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October 21, 2017
 

How to Land Your First Freelance Consulting Job

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Top Tips on How to Secure a Contract in Consulting
Saying goodbye to the security that comes with a full-time job for a new and semi-unknown opportunity can be quite nerve-wracking. However, it can give you the ideal situation to get a paying client for the first time, too. As long as you leave your old job on a positive note, negotiating a consulting deal is usually lucrative for everybody.

Employers love this idea, as well, since it will extend their personal access to you. Sure, this fix might only be a short-term thing and will probably only last until a replacement is found for you, but this could result in at least three more months of work and will make the transition much easier for you either way. You can also benefit in another way: getting a short-term contract with your previous employer will get you a referral right away, and give you the chance to start building your personal portfolio at the same time.

Are you ready? Here are the top tips that will convince your employer to hire you as his consultant again.

Avoid Talking about Your Plans with Your Peers
As tempting as it might be to share your brilliant plans with your colleagues, do refrain from doing so. Your close friends might be more than supportive of your plans, but others might get jealous and ruin the whole deal for you. Although this won't really stop you from quitting your job, your boss might think twice before signing an agreement of consulting with you.

Be Honest When It Comes to Your Goals
Before you quit, be straightforward when it comes to what you have planned. Explain your goals and make sure you let your employer know that you want to work alone to meet them. Then, let him know about your willingness to still contribute temporarily until the company finds for a replacement for you. Naturally, you shouldn't hide the fact this arrangement will help you start your personal consulting career, too.

Educate Your Employer on Various Consulting Benefits
Practice your skills of pitching by selling your employer on the benefits of re-hiring you. Ideally, you should educate him on the advantages that comes with this new arrangement. Make sure you stress on how the job will be easier for everybody this way and mention other benefits, as well, like how there won't be any downtime during their search for a new employee; there will be fewer expenses since they won't be paying you a salary with benefits; and there will be more productivity (working on one project will ensure that it gets done much faster).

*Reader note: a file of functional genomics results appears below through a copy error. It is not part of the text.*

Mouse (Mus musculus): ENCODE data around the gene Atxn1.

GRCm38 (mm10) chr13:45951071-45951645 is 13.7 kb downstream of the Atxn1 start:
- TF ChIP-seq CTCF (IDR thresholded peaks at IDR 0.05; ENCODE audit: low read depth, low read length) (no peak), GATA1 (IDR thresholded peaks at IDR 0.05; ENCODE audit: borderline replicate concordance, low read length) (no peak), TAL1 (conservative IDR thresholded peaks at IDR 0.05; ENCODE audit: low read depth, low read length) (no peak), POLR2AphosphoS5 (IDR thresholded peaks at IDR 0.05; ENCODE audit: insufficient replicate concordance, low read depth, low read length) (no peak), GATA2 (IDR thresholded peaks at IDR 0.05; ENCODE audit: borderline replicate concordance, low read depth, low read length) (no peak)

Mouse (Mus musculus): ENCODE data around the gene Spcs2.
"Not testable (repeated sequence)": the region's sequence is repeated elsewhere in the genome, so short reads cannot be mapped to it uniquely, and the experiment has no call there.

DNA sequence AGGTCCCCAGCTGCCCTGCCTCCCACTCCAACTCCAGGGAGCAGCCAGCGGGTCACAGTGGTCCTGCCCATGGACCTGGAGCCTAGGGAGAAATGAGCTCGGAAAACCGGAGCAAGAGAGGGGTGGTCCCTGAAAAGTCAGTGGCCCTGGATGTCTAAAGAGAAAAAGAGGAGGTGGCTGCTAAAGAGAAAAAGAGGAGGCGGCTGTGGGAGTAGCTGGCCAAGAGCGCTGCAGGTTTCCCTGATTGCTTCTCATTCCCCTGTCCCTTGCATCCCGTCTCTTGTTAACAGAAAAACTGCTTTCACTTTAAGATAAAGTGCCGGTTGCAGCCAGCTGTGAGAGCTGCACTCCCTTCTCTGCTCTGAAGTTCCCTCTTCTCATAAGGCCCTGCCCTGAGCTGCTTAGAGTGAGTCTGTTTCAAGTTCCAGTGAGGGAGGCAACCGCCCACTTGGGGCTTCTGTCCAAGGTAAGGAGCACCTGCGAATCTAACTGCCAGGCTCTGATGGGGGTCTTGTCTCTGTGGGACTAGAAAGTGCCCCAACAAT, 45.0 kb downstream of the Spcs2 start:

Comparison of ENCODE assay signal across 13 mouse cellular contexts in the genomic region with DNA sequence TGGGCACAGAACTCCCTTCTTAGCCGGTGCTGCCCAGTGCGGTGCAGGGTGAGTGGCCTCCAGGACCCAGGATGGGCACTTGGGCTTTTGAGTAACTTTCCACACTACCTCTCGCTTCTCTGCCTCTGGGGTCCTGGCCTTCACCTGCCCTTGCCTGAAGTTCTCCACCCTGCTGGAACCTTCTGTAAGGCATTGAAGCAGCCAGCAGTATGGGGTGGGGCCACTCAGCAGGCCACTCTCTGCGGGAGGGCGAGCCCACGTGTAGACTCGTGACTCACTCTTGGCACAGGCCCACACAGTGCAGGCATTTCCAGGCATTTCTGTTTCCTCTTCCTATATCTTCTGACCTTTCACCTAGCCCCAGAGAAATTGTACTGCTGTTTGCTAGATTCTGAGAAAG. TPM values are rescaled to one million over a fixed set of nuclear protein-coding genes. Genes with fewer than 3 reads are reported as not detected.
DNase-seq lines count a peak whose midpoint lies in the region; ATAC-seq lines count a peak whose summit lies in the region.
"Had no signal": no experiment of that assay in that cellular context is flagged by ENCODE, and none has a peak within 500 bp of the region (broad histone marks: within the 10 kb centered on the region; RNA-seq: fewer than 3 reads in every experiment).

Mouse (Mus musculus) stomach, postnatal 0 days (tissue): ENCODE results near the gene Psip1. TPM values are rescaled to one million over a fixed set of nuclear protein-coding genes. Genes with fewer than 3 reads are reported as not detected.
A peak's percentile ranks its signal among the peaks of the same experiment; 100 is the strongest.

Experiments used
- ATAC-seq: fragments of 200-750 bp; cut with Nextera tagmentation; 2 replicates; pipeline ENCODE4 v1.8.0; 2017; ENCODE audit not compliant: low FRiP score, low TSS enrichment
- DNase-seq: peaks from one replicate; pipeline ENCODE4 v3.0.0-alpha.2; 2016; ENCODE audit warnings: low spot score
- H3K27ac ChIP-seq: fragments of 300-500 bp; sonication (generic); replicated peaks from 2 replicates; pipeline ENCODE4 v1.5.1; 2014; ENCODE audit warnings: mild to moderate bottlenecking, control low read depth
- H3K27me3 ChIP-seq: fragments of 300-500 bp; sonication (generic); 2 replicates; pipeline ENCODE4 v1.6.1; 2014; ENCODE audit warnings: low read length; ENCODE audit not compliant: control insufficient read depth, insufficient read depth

Give Your Employer a Discount
Offering up a competitive price is sure to sway any employer, but do not undercut your overall value too much. Just offer a small discount on your services to entice him and you are sure to win him over.

Pick the Perfect Project for You
There probably won't be any shortage when it comes to the amount of consulting projects that you can do for your former employer. However, picking the right one would be vital. Make sure you pick projects that you can finish remotely in less than nine weeks, will highlight your strengths, and represent the kind of projects you would like to work on in the future.

Give Your Employer a Written Proposal
If everything else fails, give your employer a written proposal. This would be the perfect way to show him how serious you are. Plus, by writing out your project details in a proposal, some potential concerns may be put at ease. After finalizing the deal, make sure you transfer the proposal terms into a proper contract, too.

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Comments
 
Nelly
June 8, 2011 - 6:48 am
Fell out of bed felenig down. This has brightened my day!
 
maryann
May 13, 2011 - 1:23 am
I agree I give so much credit to those who are willing to face the unknown that potentially can come with starting freelance. As long as you were a hard worker at your old place of work an leave with a good feeling then leaving a discount will show your former employer you mean well and want to continue working with them, not just for them.
 
 
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